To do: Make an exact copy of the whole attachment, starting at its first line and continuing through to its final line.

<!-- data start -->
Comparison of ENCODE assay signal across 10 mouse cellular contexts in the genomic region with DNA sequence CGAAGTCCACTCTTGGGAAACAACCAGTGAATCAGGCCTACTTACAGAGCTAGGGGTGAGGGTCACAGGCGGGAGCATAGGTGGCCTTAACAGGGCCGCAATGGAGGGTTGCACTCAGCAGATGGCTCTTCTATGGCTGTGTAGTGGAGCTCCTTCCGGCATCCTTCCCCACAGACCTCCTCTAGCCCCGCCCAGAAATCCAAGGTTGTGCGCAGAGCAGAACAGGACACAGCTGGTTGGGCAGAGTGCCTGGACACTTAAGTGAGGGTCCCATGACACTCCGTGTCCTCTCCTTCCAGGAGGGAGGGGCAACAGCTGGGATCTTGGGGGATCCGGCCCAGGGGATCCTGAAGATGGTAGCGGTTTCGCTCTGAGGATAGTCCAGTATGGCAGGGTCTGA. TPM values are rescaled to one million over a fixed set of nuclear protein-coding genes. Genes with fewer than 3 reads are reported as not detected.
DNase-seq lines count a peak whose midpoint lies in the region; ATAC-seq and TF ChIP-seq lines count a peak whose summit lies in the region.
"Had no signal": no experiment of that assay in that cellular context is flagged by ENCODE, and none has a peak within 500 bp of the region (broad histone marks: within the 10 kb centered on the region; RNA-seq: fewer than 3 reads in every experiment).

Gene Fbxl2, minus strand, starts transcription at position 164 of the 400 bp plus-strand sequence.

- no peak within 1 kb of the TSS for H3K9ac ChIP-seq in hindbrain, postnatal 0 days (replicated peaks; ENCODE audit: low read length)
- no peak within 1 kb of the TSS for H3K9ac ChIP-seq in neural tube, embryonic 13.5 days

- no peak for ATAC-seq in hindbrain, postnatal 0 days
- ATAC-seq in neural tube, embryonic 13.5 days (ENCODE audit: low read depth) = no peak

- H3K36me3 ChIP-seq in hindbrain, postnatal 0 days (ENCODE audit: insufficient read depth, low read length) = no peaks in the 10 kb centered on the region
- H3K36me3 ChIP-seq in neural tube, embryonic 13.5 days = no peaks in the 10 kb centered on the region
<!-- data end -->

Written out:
Comparison of ENCODE assay signal across 10 mouse cellular contexts in the genomic region with DNA sequence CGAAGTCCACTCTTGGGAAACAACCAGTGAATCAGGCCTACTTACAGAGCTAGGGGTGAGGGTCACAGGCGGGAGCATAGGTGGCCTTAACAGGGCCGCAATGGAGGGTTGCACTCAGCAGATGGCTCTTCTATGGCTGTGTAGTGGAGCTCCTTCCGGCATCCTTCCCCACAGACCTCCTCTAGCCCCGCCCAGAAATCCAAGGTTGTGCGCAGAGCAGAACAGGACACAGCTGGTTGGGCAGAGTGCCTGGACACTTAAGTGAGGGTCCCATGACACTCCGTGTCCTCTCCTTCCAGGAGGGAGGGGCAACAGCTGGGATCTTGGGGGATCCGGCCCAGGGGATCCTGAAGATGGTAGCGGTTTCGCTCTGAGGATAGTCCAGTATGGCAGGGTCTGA. TPM values are rescaled to one million over a fixed set of nuclear protein-coding genes. Genes with fewer than 3 reads are reported as not detected.
DNase-seq lines count a peak whose midpoint lies in the region; ATAC-seq and TF ChIP-seq lines count a peak whose summit lies in the region.
"Had no signal": no experiment of that assay in that cellular context is flagged by ENCODE, and none has a peak within 500 bp of the region (broad histone marks: within the 10 kb centered on the region; RNA-seq: fewer than 3 reads in every experiment).

Gene Fbxl2, minus strand, starts transcription at position 164 of the 400 bp plus-strand sequence.

- no peak within 1 kb of the TSS for H3K9ac ChIP-seq in hindbrain, postnatal 0 days (replicated peaks; ENCODE audit: low read length)
- no peak within 1 kb of the TSS for H3K9ac ChIP-seq in neural tube, embryonic 13.5 days

- no peak for ATAC-seq in hindbrain, postnatal 0 days
- ATAC-seq in neural tube, embryonic 13.5 days (ENCODE audit: low read depth) = no peak

- H3K36me3 ChIP-seq in hindbrain, postnatal 0 days (ENCODE audit: insufficient read depth, low read length) = no peaks in the 10 kb centered on the region
- H3K36me3 ChIP-seq in neural tube, embryonic 13.5 days = no peaks in the 10 kb centered on the region